One piece of advice given to everyone who goes for a job interview is that you need to prepare. Commissioner-designate for Agriculture Janusz Wojciechowski seemed to have done limited preparation for his hearing in front of COMAGRI (with COMENVI as an associated committee) in the European Parliament earlier this week and failed to impress. As a result, he has been asked to respond to a fresh set of questions submitted by the Committee before it decides if it is willing to support his candidacy.
The European Parliament (EP)’s agricultural committee adopted its Opinions on the three CAP-related legal proposals earlier this month. However, lack of time during this Parliamentary session before elections take place to the EP at the end of May means that the Parliament itself will not vote on these Opinions until after the new Parliament reconvenes in July.
While the outgoing committee would like to see the new Parliament use its Opinions as the starting point for its plenary voting, there is no guarantee that this will be the case. The composition of the political groups in the new Parliament may be very different to what has existed in the current Parliament.
Th AGRI Committee voted its Opinion on amendments to the CMO Regulation on Monday 1 April, its Opinion on the Strategic Plan Regulation on 2 April and will vote its Opinion on the Horizontal Regulation on financing, management and monitoring of the CAP today 8 April. I plan to comment on the substantive outcome of these votes in the coming days. In this post I want to comment on a procedural aspect of these votes that I find does not live up to the norms of acceptable practice and which makes it impossible for anyone not in the inner circle to follow the voting on these Opinions.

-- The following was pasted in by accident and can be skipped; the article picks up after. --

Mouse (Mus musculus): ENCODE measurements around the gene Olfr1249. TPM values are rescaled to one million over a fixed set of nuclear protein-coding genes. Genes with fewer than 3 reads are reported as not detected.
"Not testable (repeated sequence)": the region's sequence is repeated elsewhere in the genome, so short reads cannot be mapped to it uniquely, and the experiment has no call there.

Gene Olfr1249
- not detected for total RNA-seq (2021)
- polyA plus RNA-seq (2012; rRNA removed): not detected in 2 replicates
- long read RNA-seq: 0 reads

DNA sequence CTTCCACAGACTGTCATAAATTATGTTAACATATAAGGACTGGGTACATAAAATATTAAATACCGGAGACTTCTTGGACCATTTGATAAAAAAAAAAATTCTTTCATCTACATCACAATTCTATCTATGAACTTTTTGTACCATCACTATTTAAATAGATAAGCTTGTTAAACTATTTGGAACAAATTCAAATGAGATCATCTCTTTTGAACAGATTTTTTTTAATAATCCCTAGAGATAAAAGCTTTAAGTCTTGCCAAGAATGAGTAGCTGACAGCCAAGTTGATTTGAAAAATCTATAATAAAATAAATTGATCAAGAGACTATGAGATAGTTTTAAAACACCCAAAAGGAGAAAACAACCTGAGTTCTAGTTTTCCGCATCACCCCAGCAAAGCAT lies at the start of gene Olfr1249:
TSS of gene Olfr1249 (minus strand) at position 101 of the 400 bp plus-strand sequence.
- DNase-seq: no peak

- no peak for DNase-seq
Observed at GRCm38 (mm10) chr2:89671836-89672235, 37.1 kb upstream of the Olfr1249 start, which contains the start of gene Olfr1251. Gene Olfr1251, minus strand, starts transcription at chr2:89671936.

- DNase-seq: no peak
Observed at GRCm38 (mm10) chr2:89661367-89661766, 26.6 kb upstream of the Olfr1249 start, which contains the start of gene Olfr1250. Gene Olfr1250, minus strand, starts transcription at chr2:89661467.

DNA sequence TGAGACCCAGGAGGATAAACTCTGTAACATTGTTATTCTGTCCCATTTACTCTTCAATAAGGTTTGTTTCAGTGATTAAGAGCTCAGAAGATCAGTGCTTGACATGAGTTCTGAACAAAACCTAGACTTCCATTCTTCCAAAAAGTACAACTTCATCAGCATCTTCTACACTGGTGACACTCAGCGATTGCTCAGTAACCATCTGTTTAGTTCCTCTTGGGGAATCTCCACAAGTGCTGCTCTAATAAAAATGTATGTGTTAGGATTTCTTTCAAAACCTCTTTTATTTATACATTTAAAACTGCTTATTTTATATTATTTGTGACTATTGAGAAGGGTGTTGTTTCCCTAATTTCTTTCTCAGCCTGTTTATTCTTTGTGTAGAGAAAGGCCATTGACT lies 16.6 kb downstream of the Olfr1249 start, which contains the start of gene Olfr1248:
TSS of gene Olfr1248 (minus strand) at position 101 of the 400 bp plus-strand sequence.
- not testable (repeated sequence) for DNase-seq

The final study, when it is published, will throw light on these issues.
(Note: Right click on the images below and select Show picture to get clearer view of the graphics)
Centre-right wins battle over CAP reform; net contributor country MEPs outvoted
MEPs voted on a package of four legislative proposals that make up the reform of the Common Agricultural Policy (CAP). The subject was hotly debated, as CAP currently accounts for close to 40% of the EU budget.
In an article this week in the Irish farming press, Mairead McGuinness set out the timeline as seen from the Parliament’s perspective. Mairead McGuiness is the EPP Group shadow rapporteur for the direct payments report contained within the legislative package, and thus centrally involved in formulating the EP’s position.
According to McGuinness, the current timeline envisages that draft reports will be prepared for consideration by the Agriculture Committee by April next, with a vote in Committee taking place in September on the changes proposed by MEPs.
As national governments decide by how much they are going to pay of nurses and school teachers, how many university places they will cut and which taxes they are going to have to increase, the idea that aids to farmers are ringfenced from cuts will come as a surprise to many.
De Castro explains that he has always regarded himself as a CAP reformer and sets out his vision for a reshaping of the EU’s farm subsidy system. He advocates a shift to a basic flat rate aid payment to farmers, plus additional funds to be allocated at the discretion of member states.
The hearing will be webcast live, between 9am and noon, Brussels time.
1. Should maximising food production in Europe be a central objective of the CAP?
2. How would you respond to those who say it is hard to make the case for the CAP as a policy to support farm incomes when there are six and seven figure subsidies being paid every year to the likes of the Queen of England and Prince Albert of Monaco?